I have pretty complex board which has few media-converters on it (fiber to copper), also some high-speed links like 1000BASE-TX, SGMII etc. (a lot of different ICs), and some times I've problems debugging it (links just doesn't seem to work and I am having troubles to find the root cause). I have a pretty simple oscilloscope (only 100 MHz, 1 Gsps). I wonder if it'd be worth buying more sophisticated oscilloscope or other equipment to debug some complex cases? What functionality can be of use to debug such links? I know there are some oscilloscopes that can read Ethernet frames, build eye-diagrams etc. Is it useful while debugging new designs? What other functionality can be of use? Thanks! Also is it possible to distinguish real data from idle in 100BASE-TX, it seems like scrambler mix all data...
It's not easy. You don't get that far with a scope because the encoding on the line is so hard to observe. However you can scan for basic activity. Note that on 1000BaseT (from my experience) you often see continuous carrier activity, while on lower speeds you only see activity when you send some data. This at least lets you know if there is actually something getting out.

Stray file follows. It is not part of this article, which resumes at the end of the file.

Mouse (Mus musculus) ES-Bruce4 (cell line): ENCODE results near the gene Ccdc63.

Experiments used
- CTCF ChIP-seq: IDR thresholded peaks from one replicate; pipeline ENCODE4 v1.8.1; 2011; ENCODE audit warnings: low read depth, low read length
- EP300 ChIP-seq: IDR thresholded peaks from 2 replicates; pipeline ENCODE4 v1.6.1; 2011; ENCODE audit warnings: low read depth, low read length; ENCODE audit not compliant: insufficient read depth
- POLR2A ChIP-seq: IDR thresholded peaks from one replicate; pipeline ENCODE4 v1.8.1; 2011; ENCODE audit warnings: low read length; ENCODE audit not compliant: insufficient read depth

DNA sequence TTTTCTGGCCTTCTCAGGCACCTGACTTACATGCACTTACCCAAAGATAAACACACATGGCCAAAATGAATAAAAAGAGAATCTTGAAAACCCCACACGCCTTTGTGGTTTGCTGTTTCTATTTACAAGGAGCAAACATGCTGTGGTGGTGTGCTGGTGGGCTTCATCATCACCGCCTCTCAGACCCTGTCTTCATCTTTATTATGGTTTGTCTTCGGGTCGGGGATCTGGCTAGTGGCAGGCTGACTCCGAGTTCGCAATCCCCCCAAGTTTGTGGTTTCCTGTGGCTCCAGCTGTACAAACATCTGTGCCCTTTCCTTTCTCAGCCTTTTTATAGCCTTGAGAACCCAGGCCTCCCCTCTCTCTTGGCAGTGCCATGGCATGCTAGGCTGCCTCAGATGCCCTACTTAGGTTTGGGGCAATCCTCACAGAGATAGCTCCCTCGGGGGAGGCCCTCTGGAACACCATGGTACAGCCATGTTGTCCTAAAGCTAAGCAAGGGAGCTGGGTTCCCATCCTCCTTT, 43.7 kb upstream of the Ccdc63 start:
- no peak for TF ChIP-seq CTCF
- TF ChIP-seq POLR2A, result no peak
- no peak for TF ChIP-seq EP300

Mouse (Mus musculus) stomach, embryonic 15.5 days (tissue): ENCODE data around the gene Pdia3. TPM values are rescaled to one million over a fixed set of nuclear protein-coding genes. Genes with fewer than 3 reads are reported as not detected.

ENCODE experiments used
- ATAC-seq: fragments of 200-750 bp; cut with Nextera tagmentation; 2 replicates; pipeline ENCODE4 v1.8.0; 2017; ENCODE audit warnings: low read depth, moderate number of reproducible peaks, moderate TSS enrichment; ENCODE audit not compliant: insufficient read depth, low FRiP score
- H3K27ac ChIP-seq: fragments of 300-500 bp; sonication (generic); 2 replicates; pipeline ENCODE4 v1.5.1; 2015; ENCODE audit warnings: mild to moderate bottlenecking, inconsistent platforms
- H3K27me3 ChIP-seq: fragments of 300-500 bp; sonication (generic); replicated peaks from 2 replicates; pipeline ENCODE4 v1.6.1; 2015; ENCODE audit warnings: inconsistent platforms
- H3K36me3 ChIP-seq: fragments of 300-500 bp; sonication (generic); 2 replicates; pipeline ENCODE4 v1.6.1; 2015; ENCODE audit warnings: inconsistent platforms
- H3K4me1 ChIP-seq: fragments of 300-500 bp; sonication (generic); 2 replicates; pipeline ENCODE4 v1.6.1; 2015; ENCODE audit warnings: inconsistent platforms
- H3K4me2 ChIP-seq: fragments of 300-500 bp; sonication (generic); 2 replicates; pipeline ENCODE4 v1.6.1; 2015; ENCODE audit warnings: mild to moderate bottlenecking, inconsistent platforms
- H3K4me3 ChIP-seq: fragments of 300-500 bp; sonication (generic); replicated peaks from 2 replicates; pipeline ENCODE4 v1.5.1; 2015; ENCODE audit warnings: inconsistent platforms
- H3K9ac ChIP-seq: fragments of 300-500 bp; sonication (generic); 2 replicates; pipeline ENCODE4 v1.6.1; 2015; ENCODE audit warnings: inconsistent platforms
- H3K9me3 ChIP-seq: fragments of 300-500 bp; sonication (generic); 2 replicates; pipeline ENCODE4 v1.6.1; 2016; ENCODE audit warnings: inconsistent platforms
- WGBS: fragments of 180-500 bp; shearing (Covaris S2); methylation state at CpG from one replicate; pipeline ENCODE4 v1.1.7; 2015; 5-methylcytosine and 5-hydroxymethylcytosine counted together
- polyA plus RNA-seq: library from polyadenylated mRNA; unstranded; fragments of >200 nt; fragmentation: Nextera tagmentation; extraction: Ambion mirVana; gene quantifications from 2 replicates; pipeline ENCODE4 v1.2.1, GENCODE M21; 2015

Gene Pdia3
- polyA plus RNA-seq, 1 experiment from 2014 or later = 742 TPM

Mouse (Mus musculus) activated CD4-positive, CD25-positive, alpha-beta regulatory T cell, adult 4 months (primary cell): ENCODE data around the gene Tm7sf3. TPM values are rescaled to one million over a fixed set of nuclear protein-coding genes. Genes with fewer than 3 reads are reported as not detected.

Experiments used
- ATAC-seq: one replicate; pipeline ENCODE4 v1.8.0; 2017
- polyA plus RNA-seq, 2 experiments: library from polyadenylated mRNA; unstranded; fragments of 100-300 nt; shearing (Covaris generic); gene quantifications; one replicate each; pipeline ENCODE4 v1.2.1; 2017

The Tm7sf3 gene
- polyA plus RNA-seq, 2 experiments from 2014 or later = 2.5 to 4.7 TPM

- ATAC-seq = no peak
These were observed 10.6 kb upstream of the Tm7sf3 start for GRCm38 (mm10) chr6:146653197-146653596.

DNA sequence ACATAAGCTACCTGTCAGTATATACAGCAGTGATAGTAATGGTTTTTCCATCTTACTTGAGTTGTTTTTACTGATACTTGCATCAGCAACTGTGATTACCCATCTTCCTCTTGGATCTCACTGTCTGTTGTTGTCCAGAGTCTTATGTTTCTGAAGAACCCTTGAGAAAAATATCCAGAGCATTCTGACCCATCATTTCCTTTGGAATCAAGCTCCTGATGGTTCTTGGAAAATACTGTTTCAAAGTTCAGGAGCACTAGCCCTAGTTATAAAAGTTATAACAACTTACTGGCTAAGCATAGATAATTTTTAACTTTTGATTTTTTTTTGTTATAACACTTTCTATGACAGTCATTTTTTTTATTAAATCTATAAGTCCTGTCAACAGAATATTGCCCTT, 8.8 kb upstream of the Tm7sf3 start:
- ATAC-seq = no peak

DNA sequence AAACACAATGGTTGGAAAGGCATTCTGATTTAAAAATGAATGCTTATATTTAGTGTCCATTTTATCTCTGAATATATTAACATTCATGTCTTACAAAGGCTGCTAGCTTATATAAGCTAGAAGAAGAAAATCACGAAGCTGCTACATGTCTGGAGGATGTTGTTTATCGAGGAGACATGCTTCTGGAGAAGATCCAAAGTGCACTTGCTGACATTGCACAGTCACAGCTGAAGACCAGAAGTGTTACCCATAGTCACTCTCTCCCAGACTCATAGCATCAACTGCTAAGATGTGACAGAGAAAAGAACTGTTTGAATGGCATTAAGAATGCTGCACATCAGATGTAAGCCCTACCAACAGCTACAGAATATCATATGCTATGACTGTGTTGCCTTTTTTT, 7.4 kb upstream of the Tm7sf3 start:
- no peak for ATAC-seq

The best technique I found in the past (on small embedded boards) was to make up a loopback cable (just cut and trip a standard cable and twist the appropriate pairs together), and then send out short UDP packets (i.e. test strings) and look to see the data coming back. First try to get it going at low speeds, then see how you go at higher speeds. I did this recently and discovered that the hardware designer made a board that would only work at 10 and 100T, not 1000, due to some poor signal routing. (Luckily that didn't matter much in this case.)
If you can't get this going, next step is most likely to put some sort of logic analyser on the pins between the uC and the PHY, typically MDIO, and look at low level transfers to see if configuration is OK.
No doubt others may have other and better ways, but this worked for me.